Polytechnique: Gun used to kill 14 women still not banned in Canada

Heidi Rathjen was just 21 years old when a shooter walked into École Polytechnique with the intent to kill women simply because they were studying in the sciences.

As the carnage unfolded, lasting about 20 minutes, Rathjen, a civil engineering student, hid in a dark room with other terrified students.

She would later learn that one of her close friends, Anne-Marie Lemay, was among the 14 victims killed that day.

In the 30 years that followed, Rathjen has gone on to fight for better gun laws in Canada.

“Six years after the tragedy, we did achieve the main measures that are effective for gun control. We had registration permits for all owners, registration of all guns, and theoretically a ban on assault weapons and large-capacity magazines,” she explained.

“However, over the years, because of the Conservative [Party], essentially, a lot of these measures have been dismantled or weakened.”

That political back-stepping led to the formation of PolySeSouvient in 2009, a leading voice for stricter gun control that reunited survivors of the Dec. 6, 1989 massacre.

“We’re far, far from what we should have. We shouldn’t compare ourselves to the United States, although some of our laws are weaker than those in the United States…Canada fairs very poorly in terms of gun control,” Rathjen said.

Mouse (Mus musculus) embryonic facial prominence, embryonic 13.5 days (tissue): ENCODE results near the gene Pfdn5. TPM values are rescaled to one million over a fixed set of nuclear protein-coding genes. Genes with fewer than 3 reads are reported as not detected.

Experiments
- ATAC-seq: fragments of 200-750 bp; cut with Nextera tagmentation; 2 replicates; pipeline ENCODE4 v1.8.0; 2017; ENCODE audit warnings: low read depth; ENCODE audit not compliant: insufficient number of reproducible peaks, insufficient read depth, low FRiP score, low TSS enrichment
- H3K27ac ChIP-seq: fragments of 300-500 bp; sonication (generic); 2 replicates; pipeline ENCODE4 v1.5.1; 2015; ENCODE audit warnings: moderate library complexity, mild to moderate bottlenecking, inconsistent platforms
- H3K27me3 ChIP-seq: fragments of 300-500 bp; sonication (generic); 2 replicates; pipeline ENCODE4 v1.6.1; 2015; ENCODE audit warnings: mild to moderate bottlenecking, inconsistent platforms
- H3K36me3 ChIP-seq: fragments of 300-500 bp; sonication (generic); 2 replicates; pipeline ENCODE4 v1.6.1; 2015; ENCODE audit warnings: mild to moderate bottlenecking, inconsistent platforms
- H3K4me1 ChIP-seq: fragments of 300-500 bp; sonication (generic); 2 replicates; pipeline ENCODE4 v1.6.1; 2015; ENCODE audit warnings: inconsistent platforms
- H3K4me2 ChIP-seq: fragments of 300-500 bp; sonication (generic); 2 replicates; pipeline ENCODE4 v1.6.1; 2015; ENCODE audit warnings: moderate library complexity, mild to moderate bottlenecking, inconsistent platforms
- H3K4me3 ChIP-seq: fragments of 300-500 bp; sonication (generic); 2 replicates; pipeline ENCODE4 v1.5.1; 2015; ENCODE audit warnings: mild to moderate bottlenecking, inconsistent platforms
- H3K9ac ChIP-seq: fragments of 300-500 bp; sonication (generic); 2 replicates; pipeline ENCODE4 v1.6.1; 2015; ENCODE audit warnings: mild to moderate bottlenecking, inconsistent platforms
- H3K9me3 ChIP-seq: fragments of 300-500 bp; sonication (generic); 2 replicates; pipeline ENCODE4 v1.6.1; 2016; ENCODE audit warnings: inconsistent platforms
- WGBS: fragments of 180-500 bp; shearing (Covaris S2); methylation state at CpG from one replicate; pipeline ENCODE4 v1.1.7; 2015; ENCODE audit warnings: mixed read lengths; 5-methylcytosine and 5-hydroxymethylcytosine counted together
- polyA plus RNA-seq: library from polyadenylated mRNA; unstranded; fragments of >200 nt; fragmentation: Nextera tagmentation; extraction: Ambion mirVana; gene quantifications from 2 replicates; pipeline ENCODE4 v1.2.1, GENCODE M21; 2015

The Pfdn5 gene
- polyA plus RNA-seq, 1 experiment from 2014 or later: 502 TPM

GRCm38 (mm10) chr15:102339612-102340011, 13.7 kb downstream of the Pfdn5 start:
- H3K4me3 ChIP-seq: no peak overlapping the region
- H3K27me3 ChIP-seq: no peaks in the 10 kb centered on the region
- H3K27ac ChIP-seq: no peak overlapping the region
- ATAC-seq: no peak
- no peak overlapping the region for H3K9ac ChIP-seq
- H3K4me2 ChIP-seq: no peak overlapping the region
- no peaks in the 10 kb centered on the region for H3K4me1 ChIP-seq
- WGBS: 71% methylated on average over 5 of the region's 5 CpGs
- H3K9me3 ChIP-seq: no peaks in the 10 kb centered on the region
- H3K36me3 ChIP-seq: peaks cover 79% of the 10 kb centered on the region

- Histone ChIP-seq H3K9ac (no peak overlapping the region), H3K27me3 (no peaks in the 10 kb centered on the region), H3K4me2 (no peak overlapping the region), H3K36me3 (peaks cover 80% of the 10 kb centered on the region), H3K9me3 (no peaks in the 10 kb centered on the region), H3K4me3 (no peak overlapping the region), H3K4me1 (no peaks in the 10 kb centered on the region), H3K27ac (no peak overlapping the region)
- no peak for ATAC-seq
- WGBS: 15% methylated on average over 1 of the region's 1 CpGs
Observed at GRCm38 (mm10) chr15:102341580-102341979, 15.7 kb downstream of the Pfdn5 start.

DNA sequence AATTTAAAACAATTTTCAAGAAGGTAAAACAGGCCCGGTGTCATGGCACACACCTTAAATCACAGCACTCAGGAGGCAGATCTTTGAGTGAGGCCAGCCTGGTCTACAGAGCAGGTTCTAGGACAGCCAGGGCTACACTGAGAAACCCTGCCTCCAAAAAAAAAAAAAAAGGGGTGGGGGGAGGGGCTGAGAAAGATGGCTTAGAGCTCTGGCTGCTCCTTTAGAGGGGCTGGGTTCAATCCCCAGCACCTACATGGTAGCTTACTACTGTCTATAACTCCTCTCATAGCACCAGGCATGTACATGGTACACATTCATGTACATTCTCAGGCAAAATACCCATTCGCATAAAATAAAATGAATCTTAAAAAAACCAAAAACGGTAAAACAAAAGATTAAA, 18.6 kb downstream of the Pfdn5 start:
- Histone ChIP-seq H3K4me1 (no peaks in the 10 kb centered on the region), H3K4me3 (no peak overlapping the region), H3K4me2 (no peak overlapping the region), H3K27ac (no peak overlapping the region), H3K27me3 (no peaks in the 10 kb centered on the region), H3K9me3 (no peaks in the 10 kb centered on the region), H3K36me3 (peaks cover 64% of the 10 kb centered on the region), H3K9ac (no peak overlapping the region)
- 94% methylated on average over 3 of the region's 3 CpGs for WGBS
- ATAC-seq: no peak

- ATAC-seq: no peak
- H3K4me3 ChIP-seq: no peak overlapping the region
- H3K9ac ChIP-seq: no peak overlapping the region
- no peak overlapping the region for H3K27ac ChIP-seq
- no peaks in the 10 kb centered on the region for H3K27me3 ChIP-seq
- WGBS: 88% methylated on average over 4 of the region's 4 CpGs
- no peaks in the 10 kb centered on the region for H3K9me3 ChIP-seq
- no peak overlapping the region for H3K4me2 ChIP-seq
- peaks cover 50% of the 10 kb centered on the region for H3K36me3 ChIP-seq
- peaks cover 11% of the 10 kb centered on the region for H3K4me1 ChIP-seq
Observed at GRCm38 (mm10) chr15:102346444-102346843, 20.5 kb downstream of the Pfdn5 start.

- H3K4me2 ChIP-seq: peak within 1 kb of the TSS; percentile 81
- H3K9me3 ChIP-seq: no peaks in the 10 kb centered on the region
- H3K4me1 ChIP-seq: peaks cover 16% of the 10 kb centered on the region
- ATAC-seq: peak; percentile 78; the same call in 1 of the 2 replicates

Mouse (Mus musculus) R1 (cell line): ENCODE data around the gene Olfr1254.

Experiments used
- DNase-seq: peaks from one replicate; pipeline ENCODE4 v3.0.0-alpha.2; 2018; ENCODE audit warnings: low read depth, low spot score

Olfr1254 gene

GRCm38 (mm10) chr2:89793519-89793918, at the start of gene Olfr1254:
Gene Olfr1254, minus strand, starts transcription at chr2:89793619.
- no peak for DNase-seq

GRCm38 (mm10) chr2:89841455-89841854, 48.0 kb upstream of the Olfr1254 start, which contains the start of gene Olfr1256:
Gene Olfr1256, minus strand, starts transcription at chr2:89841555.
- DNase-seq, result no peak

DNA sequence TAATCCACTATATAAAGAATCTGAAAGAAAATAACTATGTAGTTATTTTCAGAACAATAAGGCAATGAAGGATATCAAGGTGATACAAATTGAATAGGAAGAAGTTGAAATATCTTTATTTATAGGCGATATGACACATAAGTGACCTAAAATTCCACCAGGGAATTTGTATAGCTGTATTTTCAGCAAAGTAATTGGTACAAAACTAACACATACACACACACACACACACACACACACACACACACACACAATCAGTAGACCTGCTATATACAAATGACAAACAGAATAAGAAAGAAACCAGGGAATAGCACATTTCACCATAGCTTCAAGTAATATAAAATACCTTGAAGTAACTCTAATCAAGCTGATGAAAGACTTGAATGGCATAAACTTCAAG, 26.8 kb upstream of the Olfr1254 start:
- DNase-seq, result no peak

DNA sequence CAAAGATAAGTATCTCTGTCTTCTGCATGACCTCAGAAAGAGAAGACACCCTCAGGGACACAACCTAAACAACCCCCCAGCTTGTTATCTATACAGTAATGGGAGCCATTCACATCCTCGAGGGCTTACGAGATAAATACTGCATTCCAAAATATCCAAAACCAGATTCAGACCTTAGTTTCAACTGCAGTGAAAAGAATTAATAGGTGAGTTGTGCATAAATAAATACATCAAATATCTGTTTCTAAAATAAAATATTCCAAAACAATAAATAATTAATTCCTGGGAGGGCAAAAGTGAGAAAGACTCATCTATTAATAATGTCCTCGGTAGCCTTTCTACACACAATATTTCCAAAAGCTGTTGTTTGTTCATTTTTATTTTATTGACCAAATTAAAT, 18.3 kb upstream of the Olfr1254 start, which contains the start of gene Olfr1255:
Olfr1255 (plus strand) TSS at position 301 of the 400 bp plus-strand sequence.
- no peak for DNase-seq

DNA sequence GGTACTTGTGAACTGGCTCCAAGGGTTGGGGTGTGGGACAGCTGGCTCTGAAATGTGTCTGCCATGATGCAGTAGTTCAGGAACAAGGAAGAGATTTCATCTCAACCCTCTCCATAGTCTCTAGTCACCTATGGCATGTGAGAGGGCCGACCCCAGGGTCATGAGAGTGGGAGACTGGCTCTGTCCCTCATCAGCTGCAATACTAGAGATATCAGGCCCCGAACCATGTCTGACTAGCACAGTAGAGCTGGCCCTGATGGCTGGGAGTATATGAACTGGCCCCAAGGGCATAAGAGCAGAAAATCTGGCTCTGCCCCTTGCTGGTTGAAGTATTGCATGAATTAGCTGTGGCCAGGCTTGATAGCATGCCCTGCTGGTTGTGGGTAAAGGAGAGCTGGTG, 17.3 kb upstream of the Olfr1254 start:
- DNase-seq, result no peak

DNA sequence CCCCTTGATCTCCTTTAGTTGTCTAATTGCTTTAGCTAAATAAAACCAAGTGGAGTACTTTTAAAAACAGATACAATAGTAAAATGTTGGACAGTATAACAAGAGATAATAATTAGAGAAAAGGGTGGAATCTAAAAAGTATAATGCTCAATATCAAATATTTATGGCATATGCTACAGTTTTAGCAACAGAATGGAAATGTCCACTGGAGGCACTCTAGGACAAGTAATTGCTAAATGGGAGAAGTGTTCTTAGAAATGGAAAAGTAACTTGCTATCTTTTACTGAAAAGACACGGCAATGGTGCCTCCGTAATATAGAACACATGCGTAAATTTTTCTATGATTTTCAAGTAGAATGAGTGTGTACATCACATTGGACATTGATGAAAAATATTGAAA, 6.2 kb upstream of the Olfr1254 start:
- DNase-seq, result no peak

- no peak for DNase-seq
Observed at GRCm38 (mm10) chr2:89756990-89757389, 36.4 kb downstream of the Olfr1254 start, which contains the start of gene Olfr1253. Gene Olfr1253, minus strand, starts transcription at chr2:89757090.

“Even though there has been some minor progress, we’re still far away from what we need to have in terms of gun control. Thirty years after the tragedy, we still haven’t banned the weapon that killed 14 women and injured as many others in less than 20 minutes.”

Kathlene Dixon joined the fight for gun control after witnessing her daughter, Meaghan, get shot at the Dawson College shooting in 2006.

“There’s a moment where you question yourself: is this actually happening?” she said. “I got on top of her, shielded her until I couldn’t see him anymore.”

PolySeSouvient is calling on Justin Trudeau's minority Liberal government to pass “comprehensive, bold gun control measures,” including a full ban on assault-style weapons and handguns.

 “There is absolutely no sane reason why weapons designed to kill the most number of people in the least amount of time have any place in our society,” Dixon said.

Last week, the group sent a letter to Canada’s federal public safety minister, Bill Blair, urging him to fulfil a Liberal campaign promise to ban military-style assault rifles and crack down on handguns.

“If they don’t do it now, we’ll never get it,” Rathjen insisted, adding that the number of gun ownership in Canada has reached a record high.

“The gun lobby is more powerful than ever. We can ban assault weapons, we can ban handguns, and we have to do it now because if we don’t, the number of these guns will reach a point where we can’t go back.”

To this day, the École Polytechnique massacre is known as the deadliest mass shooting in Canadian history, a devastating event that has sparked a larger conversation about violence against women.

“Most Canadians support gun control, but they’re not really involved in the debate because it doesn’t concern them,” Rathjen pointed out. "You don’t care about it until it affects you."

In addition to the 14 women killed that day, multiple suicides were reported among students who witnessed the massacre, including two who left notes saying their suffering was caused by the shooting.